The results were based on responses from “more than 23,200 U.S. online consumers who have interacted with a company via the companies’ social media channel.” The institutions recognized in the Banking category were Capital One, JPMorgan Chase, Huntington Bancshares, Inc. and Regions Bank.
Regions is a relative newcomer to the social space, launching the first of its two Twitter feeds, @askregions, in December 2011, and initiating Facebook and YouTube channels in April 2012. (The other Twitter feed is @regionsjobs.) The green piggies at left — Facebook visitors were invited to fill in the pigs’ word balloons — are a popular and recurring presence on Regions’ social media.
“We put the customer at the center of content as we create it,” said Liliana Grip, VP and social media implementation manager for Regions. “We listen – we take deep dives every month into conversations we’re having [with customers] around our brand. We curate content and post about this.”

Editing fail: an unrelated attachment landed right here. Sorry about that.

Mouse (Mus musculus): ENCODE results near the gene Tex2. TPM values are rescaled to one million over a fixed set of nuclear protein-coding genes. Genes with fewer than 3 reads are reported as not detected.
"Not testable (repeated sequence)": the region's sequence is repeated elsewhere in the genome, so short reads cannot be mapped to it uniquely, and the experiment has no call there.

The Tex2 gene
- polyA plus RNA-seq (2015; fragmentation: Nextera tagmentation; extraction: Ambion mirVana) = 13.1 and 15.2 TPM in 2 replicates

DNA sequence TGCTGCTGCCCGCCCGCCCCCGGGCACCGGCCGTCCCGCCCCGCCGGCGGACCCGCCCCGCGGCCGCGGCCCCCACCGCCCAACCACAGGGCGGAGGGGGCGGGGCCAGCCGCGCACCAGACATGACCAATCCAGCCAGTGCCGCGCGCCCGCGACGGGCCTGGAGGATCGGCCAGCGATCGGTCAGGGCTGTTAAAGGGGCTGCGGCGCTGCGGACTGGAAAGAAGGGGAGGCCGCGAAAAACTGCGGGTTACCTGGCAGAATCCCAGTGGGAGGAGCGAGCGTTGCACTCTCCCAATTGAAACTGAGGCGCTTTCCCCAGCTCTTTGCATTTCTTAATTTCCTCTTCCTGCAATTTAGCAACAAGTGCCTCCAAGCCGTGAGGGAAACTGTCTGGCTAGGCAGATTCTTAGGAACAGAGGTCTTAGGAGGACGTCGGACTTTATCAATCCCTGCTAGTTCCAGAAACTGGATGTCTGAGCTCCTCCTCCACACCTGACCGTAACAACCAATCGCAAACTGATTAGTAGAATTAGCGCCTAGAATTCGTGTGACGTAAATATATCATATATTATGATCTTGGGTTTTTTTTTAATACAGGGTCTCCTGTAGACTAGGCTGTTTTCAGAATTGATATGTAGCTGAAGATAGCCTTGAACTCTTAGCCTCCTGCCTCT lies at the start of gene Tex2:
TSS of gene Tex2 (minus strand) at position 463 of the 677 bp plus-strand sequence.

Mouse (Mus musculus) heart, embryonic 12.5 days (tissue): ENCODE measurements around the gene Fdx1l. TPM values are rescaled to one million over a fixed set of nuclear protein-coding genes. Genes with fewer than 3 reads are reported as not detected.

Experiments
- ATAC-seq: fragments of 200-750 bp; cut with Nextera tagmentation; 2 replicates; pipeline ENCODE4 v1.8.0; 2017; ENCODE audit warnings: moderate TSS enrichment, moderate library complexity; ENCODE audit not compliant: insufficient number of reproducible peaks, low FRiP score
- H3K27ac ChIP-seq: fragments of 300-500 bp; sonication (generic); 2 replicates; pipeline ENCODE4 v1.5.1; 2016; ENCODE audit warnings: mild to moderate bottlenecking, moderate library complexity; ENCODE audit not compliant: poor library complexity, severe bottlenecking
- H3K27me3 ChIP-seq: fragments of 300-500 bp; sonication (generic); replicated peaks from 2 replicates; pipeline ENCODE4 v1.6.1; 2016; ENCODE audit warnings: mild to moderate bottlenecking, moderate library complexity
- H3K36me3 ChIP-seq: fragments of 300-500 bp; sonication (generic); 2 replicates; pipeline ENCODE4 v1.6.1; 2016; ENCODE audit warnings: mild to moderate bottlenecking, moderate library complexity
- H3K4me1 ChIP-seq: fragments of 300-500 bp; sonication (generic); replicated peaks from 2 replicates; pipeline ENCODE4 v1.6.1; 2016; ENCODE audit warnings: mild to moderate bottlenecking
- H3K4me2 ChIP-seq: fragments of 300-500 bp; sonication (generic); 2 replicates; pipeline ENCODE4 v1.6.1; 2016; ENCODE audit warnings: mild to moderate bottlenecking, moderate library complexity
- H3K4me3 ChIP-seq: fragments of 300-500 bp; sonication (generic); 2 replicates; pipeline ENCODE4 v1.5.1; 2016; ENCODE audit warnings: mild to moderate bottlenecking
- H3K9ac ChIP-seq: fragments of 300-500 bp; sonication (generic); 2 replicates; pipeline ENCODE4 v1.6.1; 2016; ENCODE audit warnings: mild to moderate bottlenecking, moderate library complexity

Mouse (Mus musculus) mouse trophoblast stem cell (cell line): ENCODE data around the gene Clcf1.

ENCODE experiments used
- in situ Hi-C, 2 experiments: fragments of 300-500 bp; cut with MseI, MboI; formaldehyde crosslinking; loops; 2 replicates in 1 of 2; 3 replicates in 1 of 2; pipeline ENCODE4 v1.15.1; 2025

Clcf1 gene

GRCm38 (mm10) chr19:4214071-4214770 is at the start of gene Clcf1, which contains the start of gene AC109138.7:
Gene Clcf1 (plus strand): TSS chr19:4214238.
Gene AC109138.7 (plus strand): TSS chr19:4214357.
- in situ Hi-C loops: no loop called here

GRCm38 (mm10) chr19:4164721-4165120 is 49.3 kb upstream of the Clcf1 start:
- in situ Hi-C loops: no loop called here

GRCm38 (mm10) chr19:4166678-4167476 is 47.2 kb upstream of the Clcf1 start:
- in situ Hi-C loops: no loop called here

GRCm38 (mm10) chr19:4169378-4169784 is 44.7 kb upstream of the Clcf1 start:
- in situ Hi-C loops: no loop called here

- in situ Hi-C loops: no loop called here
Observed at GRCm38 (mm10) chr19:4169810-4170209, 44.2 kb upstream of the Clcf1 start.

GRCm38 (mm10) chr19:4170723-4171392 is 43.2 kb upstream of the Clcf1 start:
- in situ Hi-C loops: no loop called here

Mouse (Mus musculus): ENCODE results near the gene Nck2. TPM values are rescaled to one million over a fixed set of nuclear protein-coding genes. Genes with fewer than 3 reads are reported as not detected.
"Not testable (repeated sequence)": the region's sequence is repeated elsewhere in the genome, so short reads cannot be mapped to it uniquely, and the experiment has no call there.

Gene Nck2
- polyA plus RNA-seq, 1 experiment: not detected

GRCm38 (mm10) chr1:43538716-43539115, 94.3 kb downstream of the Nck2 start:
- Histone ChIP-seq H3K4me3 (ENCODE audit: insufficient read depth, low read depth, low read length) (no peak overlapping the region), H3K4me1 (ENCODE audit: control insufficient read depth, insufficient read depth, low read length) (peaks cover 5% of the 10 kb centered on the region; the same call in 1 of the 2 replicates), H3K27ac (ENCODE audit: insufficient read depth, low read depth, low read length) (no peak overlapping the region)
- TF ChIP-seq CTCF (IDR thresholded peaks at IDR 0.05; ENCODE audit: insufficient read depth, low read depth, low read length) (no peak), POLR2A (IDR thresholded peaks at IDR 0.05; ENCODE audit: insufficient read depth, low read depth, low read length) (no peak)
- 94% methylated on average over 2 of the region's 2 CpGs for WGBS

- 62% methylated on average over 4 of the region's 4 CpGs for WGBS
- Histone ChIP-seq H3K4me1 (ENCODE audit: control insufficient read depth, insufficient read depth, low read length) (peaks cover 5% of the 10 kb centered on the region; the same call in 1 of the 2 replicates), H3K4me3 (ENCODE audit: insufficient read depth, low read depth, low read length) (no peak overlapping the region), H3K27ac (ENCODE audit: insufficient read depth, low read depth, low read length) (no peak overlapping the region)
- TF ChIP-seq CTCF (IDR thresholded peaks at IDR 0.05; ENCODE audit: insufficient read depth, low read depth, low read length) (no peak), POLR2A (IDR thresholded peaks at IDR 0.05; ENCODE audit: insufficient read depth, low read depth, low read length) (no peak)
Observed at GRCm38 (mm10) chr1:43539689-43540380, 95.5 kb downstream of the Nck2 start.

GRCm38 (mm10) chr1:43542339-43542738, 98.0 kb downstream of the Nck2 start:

The result of these conversations is customer-driven content. With the economy still in a fragile state, many homeowners and prospective homeowners are concerned about mortgages and looking to learn more. In response, Regions launched a YouTube series, Talk Homes with Regions’ Bob Cabrera, that explores basic issues of home ownership.
What are Regions customers asking about social media? “People want to know about savings and managing their money better,” Grip told Bank Innovation. “We want to educate our customers, provide access to financial tools, and keep it friendly, simple, open, staying true to the brand. Customers come, they find utility and do something that helps them in some way. We decided early on to not do product sales.”
Service comes first on social media. Grip estimates that 60% of Regions’ social engagement is related to customer care, 30% to guidance and educations, and 10% to fun. Of course, “fun” can also be educational. Regions started using the green piggy banks pictured above that got a lot of traction with customers, and the piggy is often accompanied by messages about saving.